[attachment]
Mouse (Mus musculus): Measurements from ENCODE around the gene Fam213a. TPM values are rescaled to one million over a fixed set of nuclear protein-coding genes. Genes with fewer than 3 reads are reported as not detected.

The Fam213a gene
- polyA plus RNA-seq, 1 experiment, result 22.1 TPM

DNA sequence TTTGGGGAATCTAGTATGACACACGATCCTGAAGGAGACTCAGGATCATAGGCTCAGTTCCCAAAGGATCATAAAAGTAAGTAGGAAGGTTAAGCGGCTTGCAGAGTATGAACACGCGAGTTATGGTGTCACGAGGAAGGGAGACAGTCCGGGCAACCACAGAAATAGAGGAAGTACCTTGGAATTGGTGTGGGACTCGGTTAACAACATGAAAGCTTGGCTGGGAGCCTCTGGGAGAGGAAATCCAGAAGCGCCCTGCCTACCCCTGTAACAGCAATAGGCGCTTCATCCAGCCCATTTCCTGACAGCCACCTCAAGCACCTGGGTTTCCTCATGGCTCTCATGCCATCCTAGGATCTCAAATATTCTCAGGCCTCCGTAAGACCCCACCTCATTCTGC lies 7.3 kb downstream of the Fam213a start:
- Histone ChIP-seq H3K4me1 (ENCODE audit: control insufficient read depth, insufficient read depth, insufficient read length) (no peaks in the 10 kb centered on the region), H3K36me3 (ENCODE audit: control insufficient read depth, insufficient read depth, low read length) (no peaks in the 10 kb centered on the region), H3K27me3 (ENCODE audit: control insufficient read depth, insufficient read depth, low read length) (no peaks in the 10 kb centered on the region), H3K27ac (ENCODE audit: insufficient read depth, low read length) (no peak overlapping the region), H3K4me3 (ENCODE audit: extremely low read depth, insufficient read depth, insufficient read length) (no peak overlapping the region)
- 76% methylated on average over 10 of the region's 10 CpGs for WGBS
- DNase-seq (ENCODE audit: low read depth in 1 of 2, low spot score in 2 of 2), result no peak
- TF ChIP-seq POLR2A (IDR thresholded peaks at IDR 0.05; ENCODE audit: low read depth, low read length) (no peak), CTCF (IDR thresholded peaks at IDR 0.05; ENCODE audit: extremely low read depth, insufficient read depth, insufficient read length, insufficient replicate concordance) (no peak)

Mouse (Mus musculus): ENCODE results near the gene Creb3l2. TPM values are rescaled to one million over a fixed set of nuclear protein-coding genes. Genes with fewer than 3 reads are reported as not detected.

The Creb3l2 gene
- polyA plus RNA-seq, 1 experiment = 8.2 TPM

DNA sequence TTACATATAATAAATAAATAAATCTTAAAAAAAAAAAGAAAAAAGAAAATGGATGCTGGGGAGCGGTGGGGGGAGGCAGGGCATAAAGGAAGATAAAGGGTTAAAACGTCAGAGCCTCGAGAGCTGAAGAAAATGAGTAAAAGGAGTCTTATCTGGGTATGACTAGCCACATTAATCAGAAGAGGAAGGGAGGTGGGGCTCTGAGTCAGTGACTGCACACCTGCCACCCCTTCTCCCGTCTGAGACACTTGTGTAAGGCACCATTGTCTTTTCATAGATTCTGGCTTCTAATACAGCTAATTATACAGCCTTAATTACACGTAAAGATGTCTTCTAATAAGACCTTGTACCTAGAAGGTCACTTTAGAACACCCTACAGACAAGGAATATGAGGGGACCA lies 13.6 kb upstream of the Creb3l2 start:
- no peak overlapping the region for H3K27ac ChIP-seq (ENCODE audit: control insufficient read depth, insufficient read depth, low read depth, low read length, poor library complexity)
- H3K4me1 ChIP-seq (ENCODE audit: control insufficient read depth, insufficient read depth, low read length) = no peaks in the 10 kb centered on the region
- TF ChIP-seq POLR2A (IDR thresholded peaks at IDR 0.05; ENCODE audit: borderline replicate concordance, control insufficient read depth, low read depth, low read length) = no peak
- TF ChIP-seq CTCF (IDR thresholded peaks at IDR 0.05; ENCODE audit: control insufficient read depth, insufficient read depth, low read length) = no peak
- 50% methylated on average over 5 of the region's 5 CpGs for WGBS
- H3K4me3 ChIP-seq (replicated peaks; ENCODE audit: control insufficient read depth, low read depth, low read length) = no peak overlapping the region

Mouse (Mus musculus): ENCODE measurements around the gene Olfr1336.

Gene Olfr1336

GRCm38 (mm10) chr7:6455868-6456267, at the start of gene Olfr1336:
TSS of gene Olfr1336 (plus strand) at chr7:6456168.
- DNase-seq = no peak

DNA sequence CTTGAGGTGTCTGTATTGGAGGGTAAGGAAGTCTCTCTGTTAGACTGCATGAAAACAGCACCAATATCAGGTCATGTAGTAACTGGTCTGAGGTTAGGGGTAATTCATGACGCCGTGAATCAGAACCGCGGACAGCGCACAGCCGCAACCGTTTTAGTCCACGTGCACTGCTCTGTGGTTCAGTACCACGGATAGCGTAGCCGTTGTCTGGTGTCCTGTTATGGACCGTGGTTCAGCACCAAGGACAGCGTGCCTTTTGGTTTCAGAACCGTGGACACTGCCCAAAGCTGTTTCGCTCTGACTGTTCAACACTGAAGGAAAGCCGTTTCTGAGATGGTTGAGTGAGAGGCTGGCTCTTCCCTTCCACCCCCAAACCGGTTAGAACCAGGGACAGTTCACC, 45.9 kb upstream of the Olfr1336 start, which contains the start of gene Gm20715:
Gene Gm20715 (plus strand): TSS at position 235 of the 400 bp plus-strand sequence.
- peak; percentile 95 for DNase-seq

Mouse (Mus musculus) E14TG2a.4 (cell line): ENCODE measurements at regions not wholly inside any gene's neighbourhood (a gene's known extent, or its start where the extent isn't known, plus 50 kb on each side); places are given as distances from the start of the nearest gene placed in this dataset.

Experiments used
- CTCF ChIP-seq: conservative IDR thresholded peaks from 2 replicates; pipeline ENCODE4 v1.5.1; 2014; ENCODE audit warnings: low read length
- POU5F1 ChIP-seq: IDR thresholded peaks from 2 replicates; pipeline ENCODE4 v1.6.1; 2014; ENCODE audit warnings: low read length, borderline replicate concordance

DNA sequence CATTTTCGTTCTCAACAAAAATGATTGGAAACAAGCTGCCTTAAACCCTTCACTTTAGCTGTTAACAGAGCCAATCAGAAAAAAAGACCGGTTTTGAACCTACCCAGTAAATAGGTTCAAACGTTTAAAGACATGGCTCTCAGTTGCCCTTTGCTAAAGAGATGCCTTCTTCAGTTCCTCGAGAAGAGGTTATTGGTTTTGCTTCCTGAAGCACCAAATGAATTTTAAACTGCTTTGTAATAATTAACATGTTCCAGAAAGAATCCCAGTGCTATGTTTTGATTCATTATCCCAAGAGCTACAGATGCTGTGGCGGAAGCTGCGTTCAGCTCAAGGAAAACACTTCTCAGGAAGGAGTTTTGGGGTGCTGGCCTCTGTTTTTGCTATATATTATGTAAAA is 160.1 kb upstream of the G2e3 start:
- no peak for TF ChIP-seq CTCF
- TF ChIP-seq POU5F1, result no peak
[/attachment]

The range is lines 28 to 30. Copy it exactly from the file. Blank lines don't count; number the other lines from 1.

Experiments used
- CTCF ChIP-seq: conservative IDR thresholded peaks from 2 replicates; pipeline ENCODE4 v1.5.1; 2014; ENCODE audit warnings: low read length
- POU5F1 ChIP-seq: IDR thresholded peaks from 2 replicates; pipeline ENCODE4 v1.6.1; 2014; ENCODE audit warnings: low read length, borderline replicate concordance